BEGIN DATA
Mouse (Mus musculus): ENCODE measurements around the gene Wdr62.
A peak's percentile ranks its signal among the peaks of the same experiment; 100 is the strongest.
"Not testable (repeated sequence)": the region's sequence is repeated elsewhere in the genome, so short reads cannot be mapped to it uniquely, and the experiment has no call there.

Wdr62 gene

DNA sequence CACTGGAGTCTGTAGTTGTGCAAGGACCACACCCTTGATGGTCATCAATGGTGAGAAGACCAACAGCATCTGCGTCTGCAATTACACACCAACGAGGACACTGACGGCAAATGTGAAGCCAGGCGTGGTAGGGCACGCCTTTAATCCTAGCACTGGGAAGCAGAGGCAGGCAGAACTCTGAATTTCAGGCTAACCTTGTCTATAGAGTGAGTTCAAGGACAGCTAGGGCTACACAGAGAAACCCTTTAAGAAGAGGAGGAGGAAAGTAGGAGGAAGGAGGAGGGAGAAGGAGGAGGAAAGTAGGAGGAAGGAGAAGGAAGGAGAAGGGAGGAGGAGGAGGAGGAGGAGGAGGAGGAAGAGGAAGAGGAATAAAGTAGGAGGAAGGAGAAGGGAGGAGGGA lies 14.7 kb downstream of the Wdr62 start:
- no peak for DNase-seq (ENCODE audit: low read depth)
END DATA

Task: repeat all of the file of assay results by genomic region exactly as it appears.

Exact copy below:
Mouse (Mus musculus): ENCODE measurements around the gene Wdr62.
A peak's percentile ranks its signal among the peaks of the same experiment; 100 is the strongest.
"Not testable (repeated sequence)": the region's sequence is repeated elsewhere in the genome, so short reads cannot be mapped to it uniquely, and the experiment has no call there.

Wdr62 gene

DNA sequence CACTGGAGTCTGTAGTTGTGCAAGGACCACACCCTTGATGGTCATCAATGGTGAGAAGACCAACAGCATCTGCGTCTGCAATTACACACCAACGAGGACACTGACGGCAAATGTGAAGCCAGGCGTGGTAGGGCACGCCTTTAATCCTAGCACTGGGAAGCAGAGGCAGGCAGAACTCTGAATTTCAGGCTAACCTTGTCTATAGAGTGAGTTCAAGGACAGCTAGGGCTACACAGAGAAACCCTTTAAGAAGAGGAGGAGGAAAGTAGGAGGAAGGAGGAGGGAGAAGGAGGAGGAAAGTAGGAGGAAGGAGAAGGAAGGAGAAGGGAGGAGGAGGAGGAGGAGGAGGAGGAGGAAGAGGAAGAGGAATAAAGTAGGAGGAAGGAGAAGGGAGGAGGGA lies 14.7 kb downstream of the Wdr62 start:
- no peak for DNase-seq (ENCODE audit: low read depth)